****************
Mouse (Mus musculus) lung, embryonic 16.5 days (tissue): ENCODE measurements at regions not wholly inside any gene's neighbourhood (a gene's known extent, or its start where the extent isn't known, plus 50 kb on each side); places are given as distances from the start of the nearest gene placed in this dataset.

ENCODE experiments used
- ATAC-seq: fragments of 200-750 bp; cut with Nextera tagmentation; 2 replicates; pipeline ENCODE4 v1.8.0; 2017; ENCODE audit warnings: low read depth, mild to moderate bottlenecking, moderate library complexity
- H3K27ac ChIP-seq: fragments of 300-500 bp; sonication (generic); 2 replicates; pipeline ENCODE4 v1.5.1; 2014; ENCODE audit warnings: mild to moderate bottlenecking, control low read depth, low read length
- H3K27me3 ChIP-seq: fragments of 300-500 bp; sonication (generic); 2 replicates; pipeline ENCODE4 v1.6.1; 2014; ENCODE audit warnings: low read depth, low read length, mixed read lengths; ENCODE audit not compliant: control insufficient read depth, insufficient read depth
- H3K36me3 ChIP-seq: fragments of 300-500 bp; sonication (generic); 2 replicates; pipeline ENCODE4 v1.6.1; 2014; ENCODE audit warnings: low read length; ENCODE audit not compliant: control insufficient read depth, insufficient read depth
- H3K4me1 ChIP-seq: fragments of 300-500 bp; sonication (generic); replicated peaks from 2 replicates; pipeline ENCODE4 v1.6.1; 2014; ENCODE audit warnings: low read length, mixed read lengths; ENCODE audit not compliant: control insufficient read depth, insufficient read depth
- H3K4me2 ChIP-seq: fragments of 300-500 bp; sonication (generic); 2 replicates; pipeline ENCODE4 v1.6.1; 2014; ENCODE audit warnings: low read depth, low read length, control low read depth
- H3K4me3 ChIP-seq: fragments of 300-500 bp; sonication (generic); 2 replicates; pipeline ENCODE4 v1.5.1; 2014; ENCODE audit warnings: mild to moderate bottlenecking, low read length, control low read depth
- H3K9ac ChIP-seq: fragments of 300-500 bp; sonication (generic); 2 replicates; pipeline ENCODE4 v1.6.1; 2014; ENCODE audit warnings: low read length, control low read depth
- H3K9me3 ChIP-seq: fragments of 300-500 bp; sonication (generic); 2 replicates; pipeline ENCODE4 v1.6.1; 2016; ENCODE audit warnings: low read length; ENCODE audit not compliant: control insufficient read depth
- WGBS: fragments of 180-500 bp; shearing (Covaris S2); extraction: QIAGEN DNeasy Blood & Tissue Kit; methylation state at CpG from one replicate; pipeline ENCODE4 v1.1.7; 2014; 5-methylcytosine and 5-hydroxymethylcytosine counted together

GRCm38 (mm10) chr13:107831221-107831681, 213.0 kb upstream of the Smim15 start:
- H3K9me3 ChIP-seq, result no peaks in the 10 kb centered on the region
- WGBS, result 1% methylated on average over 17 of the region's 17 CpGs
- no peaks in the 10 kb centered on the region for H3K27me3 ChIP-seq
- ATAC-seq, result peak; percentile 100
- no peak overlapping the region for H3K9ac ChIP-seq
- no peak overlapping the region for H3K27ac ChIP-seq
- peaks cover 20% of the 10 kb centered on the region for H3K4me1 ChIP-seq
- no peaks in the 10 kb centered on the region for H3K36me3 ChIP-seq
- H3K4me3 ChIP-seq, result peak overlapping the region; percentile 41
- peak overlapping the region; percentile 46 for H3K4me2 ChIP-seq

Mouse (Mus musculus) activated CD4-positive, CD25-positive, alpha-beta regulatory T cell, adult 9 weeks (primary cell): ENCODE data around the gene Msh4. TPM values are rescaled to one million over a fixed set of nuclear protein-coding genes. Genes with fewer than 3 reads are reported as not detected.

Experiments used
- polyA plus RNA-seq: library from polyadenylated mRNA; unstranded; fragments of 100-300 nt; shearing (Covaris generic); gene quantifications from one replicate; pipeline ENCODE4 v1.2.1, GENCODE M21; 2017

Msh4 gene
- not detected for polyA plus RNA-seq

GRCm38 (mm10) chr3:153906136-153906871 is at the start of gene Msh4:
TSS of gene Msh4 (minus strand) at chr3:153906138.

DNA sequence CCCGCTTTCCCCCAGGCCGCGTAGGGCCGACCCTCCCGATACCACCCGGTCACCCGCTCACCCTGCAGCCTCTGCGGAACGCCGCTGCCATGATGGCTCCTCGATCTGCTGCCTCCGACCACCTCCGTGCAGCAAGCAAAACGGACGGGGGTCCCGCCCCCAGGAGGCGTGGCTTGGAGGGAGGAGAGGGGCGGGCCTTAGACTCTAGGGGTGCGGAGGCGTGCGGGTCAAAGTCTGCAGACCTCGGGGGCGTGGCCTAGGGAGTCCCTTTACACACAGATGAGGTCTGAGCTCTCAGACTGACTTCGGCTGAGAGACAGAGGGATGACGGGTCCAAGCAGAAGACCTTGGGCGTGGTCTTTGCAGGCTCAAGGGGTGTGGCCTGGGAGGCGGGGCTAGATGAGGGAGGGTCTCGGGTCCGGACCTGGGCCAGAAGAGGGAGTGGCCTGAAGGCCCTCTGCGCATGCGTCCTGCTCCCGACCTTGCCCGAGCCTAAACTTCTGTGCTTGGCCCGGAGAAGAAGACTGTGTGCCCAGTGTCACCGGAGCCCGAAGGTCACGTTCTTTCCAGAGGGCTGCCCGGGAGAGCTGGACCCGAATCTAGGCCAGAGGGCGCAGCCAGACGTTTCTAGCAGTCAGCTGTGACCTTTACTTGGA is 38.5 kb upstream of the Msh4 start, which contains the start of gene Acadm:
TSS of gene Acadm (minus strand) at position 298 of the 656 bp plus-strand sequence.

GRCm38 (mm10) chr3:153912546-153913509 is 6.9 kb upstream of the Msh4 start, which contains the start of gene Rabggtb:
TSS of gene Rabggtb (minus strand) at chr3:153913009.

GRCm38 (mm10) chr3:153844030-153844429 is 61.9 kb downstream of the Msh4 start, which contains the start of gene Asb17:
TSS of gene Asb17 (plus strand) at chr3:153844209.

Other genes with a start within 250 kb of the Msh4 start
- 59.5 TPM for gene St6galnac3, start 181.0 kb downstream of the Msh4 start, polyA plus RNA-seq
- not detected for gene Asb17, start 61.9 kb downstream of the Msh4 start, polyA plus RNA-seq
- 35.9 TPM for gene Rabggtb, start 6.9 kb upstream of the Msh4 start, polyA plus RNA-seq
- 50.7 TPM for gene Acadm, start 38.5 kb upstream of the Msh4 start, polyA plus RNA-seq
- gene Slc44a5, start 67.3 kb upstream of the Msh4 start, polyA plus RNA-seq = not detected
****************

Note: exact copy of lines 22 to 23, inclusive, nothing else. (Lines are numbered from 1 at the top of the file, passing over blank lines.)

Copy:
- H3K4me3 ChIP-seq, result peak overlapping the region; percentile 41
- peak overlapping the region; percentile 46 for H3K4me2 ChIP-seq